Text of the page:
Today in labor history: NAACP appeals to UN on denial of voting rights

On this day in 1947 the NAACP at the initiative of W.E.B. Du Bois presented an “Appeal to the World” to the United Nations, charging systematic discrimination against African Americans. The Appeal noted that  “three-fourths of the Negro population of the nation is deprived of the right to vote by open and declared policy” and called for an investigation.
The U.S. delegation to the UN objected and actively lobbied against other nation’s attempt to raise the issue. The UN Commission on Human Rights voted not to accept a request by the Soviet Union to conduct an investigation

The National Negro Congress in 1946 and William Patterson and Paul Robeson in 1952 presented similar appeals to the UN. NAACP head, Benjamin Jealous, in August of this year presented a similar appeal to UN Commission on Human Rights in Geneva pointing to efforts to suppress voting rights in states across the country. Jealous said, “It was in 1947 that W.E.B. Dubois delivered his speech and appealed to the world at the U.N.Now, like then, the principal concern is voting rights. The past year more states in this country have passed more laws pushing more voters out of the ballot box than any point since Jim Crow.”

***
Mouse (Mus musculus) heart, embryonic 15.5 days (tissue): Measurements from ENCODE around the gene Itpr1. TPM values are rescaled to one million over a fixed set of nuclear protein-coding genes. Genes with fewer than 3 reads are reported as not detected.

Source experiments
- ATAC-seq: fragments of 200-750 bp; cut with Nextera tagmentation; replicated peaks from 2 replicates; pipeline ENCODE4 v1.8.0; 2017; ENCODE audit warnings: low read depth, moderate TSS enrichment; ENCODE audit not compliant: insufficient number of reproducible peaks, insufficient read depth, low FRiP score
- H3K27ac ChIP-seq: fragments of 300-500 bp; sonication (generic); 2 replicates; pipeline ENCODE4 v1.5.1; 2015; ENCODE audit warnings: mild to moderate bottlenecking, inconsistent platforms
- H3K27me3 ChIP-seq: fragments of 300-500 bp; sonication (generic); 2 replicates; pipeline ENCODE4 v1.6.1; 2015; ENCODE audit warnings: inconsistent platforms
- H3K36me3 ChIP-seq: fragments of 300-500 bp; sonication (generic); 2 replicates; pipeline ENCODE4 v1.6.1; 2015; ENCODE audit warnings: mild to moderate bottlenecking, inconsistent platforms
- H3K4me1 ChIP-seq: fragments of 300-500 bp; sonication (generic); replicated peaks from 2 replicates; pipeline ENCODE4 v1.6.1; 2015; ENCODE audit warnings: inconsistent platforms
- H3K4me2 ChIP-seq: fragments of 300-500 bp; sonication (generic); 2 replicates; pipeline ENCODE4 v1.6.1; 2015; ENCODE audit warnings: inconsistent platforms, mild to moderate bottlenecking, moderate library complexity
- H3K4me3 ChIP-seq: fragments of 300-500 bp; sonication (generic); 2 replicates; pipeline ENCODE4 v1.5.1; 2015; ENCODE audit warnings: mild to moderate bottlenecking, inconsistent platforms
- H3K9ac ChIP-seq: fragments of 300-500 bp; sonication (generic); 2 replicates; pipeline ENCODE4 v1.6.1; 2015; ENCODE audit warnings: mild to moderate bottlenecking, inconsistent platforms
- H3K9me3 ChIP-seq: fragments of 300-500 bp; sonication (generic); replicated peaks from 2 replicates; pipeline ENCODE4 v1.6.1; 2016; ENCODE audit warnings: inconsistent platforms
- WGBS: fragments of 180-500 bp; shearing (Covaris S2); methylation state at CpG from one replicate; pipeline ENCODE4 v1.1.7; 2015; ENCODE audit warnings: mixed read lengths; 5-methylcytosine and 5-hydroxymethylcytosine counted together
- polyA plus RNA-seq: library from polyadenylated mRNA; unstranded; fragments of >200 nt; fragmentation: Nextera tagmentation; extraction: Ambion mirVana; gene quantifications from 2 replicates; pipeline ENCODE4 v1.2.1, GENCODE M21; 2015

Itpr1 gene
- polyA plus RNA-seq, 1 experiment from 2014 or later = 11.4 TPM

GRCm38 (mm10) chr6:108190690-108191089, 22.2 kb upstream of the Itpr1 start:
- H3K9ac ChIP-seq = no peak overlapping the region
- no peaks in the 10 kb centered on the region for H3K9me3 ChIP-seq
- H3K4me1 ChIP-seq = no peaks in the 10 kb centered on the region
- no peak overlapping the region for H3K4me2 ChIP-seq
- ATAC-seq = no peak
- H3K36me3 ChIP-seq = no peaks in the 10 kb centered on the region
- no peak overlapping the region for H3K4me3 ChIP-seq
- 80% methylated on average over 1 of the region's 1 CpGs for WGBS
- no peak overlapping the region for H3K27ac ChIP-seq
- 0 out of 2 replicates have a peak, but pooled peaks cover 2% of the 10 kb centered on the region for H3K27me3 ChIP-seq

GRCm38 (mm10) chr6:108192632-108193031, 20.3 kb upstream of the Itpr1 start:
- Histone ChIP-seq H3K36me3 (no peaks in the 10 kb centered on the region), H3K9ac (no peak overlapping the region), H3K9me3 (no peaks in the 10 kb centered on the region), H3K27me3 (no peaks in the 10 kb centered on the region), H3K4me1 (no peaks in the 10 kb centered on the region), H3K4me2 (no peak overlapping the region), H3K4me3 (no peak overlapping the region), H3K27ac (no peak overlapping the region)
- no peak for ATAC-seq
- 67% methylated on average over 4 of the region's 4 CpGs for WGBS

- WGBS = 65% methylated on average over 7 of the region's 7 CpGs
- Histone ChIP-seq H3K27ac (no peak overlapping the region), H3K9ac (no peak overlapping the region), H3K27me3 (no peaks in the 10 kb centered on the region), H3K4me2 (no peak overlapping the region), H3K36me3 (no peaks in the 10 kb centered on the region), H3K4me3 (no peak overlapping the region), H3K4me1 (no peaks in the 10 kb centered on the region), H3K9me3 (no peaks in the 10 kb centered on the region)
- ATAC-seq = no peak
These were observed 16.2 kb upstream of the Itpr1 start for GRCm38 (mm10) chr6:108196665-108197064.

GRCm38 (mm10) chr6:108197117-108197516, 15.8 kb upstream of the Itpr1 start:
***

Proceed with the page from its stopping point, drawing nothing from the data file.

Special to People’s World
Special to People’s World

People’s World is a voice for progressive change and socialism in the United States. It provides news and analysis of, by, and for the labor and democratic movements to our readers across the country and around the world. People’s World traces its lineage to the Daily Worker newspaper, founded by communists, socialists, union members, and other activists in Chicago in 1924.